Watch - Cole Escola at Joe's Pub:
Gig: I host a comedy show every week so I rarely actually go to see one on purpose, but I did catch Cole Escola’s latest one man show at Joe’s Pub last week. He is hilarious, and describes the show, Quick, Pretend I’m Asleep’ thusly: "Too weird for pretty much anything else, the feral writer/performer brings his unique voice to the stage where it belongs, playing multiple characters in a series of comedic vignettes that operate on the fringes of coherence and social acceptability."
I’m just about to book tickets to see Blood Orange, they have a new album and are touring. Dev Hynes puts on a brilliant live show, so I’m excited about that.
Preview the @metmuseum's astounding #MetHeavenlyBodies exhibition before your upcoming visit. This show is a must for all of our sartorial-minded guests! #QuinEssential #MetMuseum #TheMet #CostumeInstitute pic.twitter.com/50haihnV78— the Quin hotel (@theQuinhotel) August 29, 2018
Art: If you appreciated Rihanna basically dressed like the Pope at this year’s Met Gala you’ll be glad to hear the outfit is on show at The Costume Institute's spring 2018 exhibition—at The Met Fifth Avenue and The Met Cloisters—it features a dialogue between fashion and medieval art from The Met collection to examine fashion's ongoing engagement with the devotional practices and traditions of Catholicism. I haven’t been to Mass in ages but I happily paid $25 to gawk at these incredible costumes.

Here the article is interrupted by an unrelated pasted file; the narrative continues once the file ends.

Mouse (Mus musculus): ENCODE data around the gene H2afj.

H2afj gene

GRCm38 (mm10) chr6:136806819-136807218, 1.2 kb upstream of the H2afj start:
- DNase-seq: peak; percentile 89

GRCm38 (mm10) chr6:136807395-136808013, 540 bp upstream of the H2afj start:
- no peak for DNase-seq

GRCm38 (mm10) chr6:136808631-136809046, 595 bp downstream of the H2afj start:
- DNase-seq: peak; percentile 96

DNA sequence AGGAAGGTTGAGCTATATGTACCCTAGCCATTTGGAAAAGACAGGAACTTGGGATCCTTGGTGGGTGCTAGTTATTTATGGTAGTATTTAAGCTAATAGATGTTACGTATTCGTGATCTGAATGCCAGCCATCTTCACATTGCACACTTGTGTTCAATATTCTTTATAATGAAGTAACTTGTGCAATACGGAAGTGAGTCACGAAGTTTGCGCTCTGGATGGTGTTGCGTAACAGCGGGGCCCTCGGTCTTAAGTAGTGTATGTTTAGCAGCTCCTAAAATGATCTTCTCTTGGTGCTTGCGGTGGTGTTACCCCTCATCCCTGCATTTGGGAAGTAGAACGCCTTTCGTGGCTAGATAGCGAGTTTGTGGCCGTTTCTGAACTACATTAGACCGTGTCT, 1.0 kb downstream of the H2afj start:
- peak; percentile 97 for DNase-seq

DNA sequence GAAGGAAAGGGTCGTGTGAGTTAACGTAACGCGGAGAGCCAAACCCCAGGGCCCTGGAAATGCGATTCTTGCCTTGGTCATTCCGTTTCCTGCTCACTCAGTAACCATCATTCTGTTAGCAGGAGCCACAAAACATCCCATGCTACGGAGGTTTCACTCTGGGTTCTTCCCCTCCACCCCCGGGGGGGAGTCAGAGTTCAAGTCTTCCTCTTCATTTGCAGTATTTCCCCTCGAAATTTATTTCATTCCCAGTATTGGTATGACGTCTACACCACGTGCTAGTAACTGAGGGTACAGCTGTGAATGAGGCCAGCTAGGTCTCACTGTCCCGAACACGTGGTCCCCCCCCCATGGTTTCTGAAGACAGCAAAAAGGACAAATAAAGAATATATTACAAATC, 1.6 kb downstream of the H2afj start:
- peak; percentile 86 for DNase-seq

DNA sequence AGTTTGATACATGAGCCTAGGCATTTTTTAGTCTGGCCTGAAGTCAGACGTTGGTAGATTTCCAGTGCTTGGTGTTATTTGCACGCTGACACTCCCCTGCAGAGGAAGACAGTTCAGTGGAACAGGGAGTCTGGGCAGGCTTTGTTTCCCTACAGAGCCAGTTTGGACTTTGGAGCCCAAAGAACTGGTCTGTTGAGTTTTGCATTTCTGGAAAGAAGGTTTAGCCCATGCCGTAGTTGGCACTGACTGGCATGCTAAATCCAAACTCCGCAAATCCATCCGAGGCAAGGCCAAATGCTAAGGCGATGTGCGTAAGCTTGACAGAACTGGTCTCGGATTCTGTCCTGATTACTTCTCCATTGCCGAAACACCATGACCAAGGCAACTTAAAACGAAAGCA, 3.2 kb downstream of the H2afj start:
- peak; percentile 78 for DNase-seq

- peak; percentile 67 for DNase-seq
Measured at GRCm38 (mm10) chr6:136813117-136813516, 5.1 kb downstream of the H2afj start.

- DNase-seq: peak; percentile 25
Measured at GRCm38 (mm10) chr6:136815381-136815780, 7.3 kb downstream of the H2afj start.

Everyone, we'd like to introduce you to Maeve, a lamppost. Episode 2 is up. https://t.co/SXv2lfM0tB— Everything Is Alive (@ianchillag) July 31, 2018
Podcast: Everything is Alive is my new favourite podcast, it’s an unscripted interview show in which all the subjects are inanimate objects. I’m in this series, just on one episode playing a lamppost, but that’s not why I’m shouting it out, I swear. I like it because it’s beautifully produced and has this whimsical beauty that’s missing from most comedy podcasts, and it’s really funny and strange.
Tech: MOON is a simple and elegant app that tracks the phases of the moon – the app creators call it ‘your personal lunar portal’. It works offline and there’s something magical about the countdown to a full moon.
The Next Big Thing... My sister Lilly has been talking and writing about natural wine for the past year but she is a wine genius who has studied it widely, so it’s only reaching normal people like me now. I love it! Natural wines are made the way all wine used to be made 8,000 years ago, before we modernised viticulture with chemicals and machine-harvesting, it’s about listening to the land and working with what you’ve got. The resulting wine actually tastes alive and fresh, but still like wine, and I swear there is much less of a hangover too.